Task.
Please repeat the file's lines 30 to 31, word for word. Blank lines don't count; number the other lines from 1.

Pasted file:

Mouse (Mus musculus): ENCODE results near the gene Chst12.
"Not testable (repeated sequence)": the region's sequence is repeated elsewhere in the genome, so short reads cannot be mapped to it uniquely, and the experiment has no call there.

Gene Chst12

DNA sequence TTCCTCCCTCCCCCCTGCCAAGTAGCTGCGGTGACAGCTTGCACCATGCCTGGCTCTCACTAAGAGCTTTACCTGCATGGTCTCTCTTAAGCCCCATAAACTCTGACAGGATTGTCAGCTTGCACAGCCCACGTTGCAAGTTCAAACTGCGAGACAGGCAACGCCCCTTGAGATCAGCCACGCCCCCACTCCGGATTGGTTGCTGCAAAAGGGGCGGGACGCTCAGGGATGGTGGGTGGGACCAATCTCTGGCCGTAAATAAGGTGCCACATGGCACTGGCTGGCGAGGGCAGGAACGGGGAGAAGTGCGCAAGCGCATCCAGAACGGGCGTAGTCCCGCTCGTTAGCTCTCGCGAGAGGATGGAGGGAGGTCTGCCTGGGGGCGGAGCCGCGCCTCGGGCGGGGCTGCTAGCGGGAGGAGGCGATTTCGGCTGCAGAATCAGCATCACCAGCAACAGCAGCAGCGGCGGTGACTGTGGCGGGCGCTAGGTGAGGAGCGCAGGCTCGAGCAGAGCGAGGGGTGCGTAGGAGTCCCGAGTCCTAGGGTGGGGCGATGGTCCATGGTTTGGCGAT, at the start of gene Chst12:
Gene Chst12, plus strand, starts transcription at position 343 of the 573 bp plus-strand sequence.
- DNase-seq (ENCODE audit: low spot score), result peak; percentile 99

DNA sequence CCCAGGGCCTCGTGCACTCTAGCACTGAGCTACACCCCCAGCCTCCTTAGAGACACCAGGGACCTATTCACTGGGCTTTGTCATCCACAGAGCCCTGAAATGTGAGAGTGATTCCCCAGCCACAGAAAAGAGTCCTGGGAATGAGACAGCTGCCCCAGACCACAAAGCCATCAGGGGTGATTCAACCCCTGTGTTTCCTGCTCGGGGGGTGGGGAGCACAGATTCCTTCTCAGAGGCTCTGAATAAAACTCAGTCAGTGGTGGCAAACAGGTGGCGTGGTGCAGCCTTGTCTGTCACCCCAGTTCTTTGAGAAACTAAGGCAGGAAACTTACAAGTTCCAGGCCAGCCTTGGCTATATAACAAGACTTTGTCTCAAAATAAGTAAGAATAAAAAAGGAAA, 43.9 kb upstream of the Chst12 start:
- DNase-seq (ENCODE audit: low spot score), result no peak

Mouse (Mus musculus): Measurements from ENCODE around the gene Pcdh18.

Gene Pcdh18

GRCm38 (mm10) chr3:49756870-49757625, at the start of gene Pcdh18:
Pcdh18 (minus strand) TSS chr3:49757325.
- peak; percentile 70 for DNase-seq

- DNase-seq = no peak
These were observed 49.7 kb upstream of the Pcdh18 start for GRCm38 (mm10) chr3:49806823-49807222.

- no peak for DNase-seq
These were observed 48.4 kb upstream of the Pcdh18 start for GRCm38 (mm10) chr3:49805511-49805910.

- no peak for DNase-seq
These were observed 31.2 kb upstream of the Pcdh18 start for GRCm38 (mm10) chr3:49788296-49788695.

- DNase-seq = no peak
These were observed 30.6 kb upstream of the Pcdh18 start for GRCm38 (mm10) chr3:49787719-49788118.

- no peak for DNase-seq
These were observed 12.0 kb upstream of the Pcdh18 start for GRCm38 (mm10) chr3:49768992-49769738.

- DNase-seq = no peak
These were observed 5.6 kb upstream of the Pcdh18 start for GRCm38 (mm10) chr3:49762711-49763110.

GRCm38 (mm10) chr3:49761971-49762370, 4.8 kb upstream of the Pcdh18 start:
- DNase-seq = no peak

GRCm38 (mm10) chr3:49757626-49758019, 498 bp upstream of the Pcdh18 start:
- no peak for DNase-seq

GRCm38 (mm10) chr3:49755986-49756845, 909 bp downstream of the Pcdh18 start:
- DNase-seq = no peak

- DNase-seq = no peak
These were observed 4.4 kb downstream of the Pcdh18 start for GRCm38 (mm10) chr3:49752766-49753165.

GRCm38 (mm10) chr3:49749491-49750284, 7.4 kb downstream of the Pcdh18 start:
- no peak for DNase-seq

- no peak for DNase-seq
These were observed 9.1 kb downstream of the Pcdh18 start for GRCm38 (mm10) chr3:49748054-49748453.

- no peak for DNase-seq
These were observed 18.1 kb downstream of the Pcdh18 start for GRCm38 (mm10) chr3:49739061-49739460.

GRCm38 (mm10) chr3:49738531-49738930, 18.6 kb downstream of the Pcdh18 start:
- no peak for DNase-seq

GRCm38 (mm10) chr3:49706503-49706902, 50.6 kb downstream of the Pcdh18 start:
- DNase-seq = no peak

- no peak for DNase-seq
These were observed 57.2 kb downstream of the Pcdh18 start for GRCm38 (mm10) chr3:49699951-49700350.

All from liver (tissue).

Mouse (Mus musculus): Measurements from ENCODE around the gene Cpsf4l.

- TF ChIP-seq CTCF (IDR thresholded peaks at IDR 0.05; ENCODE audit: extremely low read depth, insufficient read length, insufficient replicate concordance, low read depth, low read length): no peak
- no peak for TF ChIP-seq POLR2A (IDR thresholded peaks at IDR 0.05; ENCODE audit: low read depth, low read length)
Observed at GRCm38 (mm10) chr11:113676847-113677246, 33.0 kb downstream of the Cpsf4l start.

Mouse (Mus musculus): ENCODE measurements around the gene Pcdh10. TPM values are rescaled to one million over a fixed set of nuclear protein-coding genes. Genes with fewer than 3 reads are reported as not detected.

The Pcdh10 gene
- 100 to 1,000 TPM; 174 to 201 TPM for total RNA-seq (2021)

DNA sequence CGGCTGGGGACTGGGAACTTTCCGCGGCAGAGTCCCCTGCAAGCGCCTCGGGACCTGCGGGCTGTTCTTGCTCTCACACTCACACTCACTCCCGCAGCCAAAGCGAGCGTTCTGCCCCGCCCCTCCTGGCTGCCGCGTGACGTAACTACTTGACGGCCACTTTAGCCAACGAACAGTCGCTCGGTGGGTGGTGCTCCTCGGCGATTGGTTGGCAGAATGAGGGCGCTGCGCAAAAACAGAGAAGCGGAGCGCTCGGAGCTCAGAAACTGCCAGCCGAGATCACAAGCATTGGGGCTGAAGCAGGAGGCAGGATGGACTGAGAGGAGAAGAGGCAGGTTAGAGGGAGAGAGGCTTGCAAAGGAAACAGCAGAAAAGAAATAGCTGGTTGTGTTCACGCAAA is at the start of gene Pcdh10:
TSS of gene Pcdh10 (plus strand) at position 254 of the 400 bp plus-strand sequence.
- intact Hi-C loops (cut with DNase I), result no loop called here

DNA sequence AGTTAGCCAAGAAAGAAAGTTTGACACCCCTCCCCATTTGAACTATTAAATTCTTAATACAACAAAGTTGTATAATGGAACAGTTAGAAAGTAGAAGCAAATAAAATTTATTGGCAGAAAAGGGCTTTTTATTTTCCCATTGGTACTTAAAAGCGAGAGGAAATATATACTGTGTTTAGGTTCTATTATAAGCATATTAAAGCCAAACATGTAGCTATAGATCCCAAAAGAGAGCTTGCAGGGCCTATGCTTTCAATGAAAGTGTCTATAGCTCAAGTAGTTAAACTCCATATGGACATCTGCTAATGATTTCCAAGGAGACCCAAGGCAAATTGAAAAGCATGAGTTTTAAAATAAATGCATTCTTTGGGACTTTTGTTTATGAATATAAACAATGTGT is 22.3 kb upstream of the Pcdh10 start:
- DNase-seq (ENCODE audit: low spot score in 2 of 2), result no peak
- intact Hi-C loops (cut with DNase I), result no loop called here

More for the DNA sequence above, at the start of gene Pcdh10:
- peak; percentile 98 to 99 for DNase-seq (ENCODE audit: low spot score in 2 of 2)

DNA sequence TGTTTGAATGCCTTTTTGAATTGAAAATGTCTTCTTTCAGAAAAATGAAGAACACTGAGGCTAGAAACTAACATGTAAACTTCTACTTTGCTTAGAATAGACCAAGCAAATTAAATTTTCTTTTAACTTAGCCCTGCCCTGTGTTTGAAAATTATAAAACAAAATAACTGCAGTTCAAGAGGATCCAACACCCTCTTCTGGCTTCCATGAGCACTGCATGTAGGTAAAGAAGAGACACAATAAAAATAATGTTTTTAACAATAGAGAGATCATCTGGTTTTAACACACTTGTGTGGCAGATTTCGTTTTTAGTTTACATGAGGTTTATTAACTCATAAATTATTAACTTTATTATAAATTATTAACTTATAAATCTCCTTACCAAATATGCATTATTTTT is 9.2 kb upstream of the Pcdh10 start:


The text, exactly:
GRCm38 (mm10) chr3:49755986-49756845, 909 bp downstream of the Pcdh18 start:
- DNase-seq = no peak